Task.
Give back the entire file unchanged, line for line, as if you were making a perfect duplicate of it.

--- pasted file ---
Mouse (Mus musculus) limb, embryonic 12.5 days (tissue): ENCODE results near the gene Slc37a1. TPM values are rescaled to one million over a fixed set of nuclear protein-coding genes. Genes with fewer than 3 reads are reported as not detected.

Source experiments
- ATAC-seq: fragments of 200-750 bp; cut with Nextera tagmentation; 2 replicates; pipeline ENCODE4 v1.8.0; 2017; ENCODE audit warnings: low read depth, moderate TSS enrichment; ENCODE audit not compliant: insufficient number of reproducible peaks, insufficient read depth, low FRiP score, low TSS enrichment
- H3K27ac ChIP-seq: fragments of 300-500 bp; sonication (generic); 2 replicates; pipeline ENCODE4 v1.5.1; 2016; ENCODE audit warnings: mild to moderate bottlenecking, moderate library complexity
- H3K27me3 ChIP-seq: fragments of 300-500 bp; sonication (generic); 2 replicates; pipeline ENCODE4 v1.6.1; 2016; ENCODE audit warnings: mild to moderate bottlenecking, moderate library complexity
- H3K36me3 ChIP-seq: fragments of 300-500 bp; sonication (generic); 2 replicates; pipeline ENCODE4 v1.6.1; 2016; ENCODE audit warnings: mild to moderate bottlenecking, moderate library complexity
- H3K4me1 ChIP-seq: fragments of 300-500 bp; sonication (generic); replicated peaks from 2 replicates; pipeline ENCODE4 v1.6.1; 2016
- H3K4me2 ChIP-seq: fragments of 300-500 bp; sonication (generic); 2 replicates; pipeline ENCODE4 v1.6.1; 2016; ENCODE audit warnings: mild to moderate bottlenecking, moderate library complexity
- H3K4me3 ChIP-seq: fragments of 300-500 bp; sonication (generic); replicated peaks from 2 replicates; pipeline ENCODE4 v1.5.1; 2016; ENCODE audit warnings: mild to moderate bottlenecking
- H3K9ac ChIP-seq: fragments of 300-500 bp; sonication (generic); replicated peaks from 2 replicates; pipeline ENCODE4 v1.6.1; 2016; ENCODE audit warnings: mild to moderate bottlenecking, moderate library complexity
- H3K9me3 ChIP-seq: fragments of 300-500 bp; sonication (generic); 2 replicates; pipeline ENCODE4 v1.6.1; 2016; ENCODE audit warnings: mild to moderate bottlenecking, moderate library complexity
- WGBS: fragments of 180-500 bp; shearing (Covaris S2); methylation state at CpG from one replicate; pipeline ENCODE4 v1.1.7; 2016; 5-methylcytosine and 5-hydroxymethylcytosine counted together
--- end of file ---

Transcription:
Mouse (Mus musculus) limb, embryonic 12.5 days (tissue): ENCODE results near the gene Slc37a1. TPM values are rescaled to one million over a fixed set of nuclear protein-coding genes. Genes with fewer than 3 reads are reported as not detected.

Source experiments
- ATAC-seq: fragments of 200-750 bp; cut with Nextera tagmentation; 2 replicates; pipeline ENCODE4 v1.8.0; 2017; ENCODE audit warnings: low read depth, moderate TSS enrichment; ENCODE audit not compliant: insufficient number of reproducible peaks, insufficient read depth, low FRiP score, low TSS enrichment
- H3K27ac ChIP-seq: fragments of 300-500 bp; sonication (generic); 2 replicates; pipeline ENCODE4 v1.5.1; 2016; ENCODE audit warnings: mild to moderate bottlenecking, moderate library complexity
- H3K27me3 ChIP-seq: fragments of 300-500 bp; sonication (generic); 2 replicates; pipeline ENCODE4 v1.6.1; 2016; ENCODE audit warnings: mild to moderate bottlenecking, moderate library complexity
- H3K36me3 ChIP-seq: fragments of 300-500 bp; sonication (generic); 2 replicates; pipeline ENCODE4 v1.6.1; 2016; ENCODE audit warnings: mild to moderate bottlenecking, moderate library complexity
- H3K4me1 ChIP-seq: fragments of 300-500 bp; sonication (generic); replicated peaks from 2 replicates; pipeline ENCODE4 v1.6.1; 2016
- H3K4me2 ChIP-seq: fragments of 300-500 bp; sonication (generic); 2 replicates; pipeline ENCODE4 v1.6.1; 2016; ENCODE audit warnings: mild to moderate bottlenecking, moderate library complexity
- H3K4me3 ChIP-seq: fragments of 300-500 bp; sonication (generic); replicated peaks from 2 replicates; pipeline ENCODE4 v1.5.1; 2016; ENCODE audit warnings: mild to moderate bottlenecking
- H3K9ac ChIP-seq: fragments of 300-500 bp; sonication (generic); replicated peaks from 2 replicates; pipeline ENCODE4 v1.6.1; 2016; ENCODE audit warnings: mild to moderate bottlenecking, moderate library complexity
- H3K9me3 ChIP-seq: fragments of 300-500 bp; sonication (generic); 2 replicates; pipeline ENCODE4 v1.6.1; 2016; ENCODE audit warnings: mild to moderate bottlenecking, moderate library complexity
- WGBS: fragments of 180-500 bp; shearing (Covaris S2); methylation state at CpG from one replicate; pipeline ENCODE4 v1.1.7; 2016; 5-methylcytosine and 5-hydroxymethylcytosine counted together